Take a gap year. But don’t waste it dossing about in Spanish discos with barmaids from Crawley. Your best subject at school is French, so go to France and immerse yourself in the culture. Embrace the delights of cognac and coffee for breakfast, Burgundy and Brie for lunch, and uninhibited women who smoke Gitanes in bed.

Ever since you were able to read a newspaper, all you have ever wanted to be is a journalist. Teachers, career advisers and assorted know-alls will try to put you off. Don’t listen to them. Follow your dream. There will be many setbacks, but keep the faith. Earning a living in newspapers, radio and television is an extension of childhood and much better than getting a job. Treasure your family and eventually, when the time is right, become a dad. You will never understand, until it happens, the unbridled joy that parenthood will bring.

Best of luck,



Dr Max Pemberton

Stop worrying. About everything. If you’re that upset about your spots, go to the doctor. Most things turn out for the best and the things that don’t, aren’t as awful as they seem at the time. You can get away with much more than you think you can.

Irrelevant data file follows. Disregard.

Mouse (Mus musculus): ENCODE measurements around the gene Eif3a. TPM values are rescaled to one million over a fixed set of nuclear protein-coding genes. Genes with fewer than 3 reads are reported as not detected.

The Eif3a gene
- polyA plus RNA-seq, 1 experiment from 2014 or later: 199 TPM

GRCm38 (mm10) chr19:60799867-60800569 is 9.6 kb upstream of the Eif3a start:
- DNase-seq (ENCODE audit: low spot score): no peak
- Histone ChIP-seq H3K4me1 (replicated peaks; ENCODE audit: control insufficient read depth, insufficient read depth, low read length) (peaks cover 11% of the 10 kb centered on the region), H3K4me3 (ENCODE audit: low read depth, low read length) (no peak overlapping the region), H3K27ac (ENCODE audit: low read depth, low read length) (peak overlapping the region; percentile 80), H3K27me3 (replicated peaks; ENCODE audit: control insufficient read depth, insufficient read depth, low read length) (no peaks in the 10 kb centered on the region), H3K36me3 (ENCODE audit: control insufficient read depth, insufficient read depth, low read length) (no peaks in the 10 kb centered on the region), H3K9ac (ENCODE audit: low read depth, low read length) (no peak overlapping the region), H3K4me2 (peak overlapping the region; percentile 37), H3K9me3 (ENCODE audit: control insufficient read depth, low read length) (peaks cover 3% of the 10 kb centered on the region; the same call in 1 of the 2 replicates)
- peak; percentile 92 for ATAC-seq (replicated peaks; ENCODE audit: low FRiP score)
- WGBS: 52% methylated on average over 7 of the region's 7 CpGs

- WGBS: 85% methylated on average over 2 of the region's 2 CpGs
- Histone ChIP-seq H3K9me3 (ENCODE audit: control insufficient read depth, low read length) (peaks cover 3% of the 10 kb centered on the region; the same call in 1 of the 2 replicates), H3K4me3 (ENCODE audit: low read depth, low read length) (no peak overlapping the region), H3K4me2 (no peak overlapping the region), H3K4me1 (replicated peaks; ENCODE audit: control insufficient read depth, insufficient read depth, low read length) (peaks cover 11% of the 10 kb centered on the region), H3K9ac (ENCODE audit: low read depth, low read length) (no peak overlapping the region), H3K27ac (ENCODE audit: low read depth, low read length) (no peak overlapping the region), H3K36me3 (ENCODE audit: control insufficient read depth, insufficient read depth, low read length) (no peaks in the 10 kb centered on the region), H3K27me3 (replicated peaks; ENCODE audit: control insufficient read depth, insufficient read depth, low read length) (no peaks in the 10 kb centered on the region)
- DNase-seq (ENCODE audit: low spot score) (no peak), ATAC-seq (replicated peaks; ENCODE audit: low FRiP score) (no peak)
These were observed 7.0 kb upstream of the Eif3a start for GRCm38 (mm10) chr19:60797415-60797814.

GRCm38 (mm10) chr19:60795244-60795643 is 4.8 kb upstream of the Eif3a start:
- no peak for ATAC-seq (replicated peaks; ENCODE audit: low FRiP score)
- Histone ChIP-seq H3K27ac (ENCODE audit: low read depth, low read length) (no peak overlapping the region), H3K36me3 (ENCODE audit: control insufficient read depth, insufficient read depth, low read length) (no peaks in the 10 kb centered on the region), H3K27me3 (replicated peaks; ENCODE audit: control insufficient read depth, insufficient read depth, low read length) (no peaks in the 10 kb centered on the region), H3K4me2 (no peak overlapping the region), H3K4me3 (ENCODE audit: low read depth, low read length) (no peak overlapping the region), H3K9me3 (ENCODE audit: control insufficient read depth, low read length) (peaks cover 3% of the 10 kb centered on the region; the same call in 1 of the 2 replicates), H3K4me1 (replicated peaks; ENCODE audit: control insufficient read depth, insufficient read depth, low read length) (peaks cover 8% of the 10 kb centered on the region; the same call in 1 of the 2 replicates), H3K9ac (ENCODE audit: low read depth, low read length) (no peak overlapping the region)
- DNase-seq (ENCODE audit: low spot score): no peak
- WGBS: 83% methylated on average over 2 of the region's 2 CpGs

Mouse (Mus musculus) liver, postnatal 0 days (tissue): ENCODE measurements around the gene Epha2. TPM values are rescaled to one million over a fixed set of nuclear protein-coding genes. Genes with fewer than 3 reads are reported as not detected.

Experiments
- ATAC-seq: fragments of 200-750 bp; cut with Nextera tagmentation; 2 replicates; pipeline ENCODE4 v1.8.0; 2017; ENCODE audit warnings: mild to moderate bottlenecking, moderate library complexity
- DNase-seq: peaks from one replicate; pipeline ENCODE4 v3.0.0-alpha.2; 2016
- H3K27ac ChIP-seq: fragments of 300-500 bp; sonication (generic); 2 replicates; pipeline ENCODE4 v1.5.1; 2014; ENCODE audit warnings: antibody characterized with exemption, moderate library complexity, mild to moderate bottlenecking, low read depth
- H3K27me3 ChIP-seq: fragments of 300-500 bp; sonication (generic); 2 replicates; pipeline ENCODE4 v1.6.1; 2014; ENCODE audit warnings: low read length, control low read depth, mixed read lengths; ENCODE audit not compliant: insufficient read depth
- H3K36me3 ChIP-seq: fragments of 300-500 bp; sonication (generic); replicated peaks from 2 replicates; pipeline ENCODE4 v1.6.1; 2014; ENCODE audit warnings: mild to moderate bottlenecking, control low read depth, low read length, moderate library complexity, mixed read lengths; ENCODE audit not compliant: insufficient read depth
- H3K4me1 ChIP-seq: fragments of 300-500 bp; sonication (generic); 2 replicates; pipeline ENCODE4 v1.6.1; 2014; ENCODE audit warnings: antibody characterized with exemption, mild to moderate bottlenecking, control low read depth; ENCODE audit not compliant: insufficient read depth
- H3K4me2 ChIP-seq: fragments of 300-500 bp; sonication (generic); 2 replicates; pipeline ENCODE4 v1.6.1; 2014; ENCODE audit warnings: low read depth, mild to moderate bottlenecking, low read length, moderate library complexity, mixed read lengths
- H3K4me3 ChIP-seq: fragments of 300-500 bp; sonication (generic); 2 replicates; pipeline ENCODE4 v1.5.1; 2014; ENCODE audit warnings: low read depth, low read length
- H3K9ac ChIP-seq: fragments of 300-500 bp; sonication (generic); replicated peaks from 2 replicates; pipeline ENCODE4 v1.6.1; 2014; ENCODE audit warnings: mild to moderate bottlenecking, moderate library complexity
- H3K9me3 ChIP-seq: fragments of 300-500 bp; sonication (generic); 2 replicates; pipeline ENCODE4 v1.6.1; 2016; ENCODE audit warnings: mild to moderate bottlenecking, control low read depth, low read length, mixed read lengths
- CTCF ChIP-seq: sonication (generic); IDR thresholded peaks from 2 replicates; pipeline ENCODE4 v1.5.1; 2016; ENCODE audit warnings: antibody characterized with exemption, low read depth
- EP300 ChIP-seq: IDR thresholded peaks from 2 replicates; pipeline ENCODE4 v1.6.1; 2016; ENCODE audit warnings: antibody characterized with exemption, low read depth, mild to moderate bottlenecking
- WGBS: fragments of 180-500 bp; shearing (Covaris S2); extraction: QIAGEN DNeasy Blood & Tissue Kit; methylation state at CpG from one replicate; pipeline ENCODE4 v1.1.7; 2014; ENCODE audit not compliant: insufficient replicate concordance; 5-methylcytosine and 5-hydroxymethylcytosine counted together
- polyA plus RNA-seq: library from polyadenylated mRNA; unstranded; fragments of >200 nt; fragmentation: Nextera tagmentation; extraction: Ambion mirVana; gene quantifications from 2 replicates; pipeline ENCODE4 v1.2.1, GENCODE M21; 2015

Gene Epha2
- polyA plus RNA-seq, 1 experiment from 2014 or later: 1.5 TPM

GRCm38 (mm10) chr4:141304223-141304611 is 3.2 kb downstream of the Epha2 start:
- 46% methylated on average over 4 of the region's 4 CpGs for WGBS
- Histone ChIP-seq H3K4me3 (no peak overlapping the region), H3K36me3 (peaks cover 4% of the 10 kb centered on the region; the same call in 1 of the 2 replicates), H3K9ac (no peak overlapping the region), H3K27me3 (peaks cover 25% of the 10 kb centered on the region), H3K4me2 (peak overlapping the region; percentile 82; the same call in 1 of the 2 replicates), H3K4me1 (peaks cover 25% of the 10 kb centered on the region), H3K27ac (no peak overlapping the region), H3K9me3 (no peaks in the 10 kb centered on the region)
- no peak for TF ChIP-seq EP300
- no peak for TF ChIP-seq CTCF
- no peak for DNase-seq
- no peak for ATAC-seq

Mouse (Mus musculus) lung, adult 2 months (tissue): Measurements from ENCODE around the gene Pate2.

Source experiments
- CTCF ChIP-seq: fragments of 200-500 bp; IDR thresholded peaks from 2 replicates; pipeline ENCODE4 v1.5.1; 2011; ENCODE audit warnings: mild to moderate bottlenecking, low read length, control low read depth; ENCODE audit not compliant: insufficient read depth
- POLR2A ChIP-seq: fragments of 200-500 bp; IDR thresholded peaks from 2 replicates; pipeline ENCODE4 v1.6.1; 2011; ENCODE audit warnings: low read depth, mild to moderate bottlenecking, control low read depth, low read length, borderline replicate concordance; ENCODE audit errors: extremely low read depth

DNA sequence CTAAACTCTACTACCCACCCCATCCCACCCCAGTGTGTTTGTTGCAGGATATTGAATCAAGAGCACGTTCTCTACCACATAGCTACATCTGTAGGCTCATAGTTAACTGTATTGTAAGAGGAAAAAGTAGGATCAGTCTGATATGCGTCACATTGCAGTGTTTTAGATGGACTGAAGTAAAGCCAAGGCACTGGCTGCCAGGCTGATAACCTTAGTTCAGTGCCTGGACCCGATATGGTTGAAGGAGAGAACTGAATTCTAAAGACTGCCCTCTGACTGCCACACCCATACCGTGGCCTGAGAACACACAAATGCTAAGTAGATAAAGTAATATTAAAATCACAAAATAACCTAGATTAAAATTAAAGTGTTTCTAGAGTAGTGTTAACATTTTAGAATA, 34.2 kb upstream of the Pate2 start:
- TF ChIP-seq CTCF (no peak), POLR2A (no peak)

Lots of the really cool, attractive kids at school turn out to be really dull when they get older.

You definitely need to stop wasting time getting worked up that your hair won’t go into curtains. In years to come, you’ll look back at photographs and laugh at the hairstyles that you used to covert. In fact, you’ll be grateful for your thick, wiry hair – it means you don’t go bald and you cannot imagine what a big deal this becomes for some people.

Get braces now. It’s really irritating – and expensive – getting your teeth fixed later.

Nobody important cares that you’re gay. It’s not worth losing sleep over and certainly not worth getting upset about. It’s fine. Mum doesn’t even bat an eyelid when you tell her.

Your inability to grasp even the basics of inorganic chemistry does not hinder your life in the slightest.

You know what Mum said about giving up the piano? Yep, she’s right.

Do me a favour though: stop smoking. Honestly, some things are so much easier when you’re 16.